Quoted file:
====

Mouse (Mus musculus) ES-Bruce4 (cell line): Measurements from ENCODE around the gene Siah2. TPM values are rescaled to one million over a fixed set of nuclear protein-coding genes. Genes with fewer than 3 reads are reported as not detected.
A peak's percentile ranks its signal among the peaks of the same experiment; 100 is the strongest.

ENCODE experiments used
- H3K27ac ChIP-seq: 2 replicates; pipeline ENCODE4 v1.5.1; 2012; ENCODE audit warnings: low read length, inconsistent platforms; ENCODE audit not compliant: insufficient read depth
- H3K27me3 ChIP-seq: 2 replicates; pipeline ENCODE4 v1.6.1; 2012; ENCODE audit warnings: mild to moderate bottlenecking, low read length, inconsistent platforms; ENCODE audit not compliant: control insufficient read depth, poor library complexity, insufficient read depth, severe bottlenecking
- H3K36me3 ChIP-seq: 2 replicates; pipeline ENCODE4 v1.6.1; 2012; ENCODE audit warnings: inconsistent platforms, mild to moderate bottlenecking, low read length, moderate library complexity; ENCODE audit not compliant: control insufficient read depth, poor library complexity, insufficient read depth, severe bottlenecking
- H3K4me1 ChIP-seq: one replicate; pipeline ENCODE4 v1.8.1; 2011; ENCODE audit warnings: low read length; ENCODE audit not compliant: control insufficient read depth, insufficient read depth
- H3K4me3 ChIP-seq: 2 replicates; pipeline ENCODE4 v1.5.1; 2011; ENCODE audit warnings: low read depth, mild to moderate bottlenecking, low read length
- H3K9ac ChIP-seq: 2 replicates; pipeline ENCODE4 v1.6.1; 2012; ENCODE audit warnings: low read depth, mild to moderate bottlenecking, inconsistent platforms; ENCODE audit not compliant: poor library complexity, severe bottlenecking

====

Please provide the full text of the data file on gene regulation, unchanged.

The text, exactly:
Mouse (Mus musculus) ES-Bruce4 (cell line): Measurements from ENCODE around the gene Siah2. TPM values are rescaled to one million over a fixed set of nuclear protein-coding genes. Genes with fewer than 3 reads are reported as not detected.
A peak's percentile ranks its signal among the peaks of the same experiment; 100 is the strongest.

ENCODE experiments used
- H3K27ac ChIP-seq: 2 replicates; pipeline ENCODE4 v1.5.1; 2012; ENCODE audit warnings: low read length, inconsistent platforms; ENCODE audit not compliant: insufficient read depth
- H3K27me3 ChIP-seq: 2 replicates; pipeline ENCODE4 v1.6.1; 2012; ENCODE audit warnings: mild to moderate bottlenecking, low read length, inconsistent platforms; ENCODE audit not compliant: control insufficient read depth, poor library complexity, insufficient read depth, severe bottlenecking
- H3K36me3 ChIP-seq: 2 replicates; pipeline ENCODE4 v1.6.1; 2012; ENCODE audit warnings: inconsistent platforms, mild to moderate bottlenecking, low read length, moderate library complexity; ENCODE audit not compliant: control insufficient read depth, poor library complexity, insufficient read depth, severe bottlenecking
- H3K4me1 ChIP-seq: one replicate; pipeline ENCODE4 v1.8.1; 2011; ENCODE audit warnings: low read length; ENCODE audit not compliant: control insufficient read depth, insufficient read depth
- H3K4me3 ChIP-seq: 2 replicates; pipeline ENCODE4 v1.5.1; 2011; ENCODE audit warnings: low read depth, mild to moderate bottlenecking, low read length
- H3K9ac ChIP-seq: 2 replicates; pipeline ENCODE4 v1.6.1; 2012; ENCODE audit warnings: low read depth, mild to moderate bottlenecking, inconsistent platforms; ENCODE audit not compliant: poor library complexity, severe bottlenecking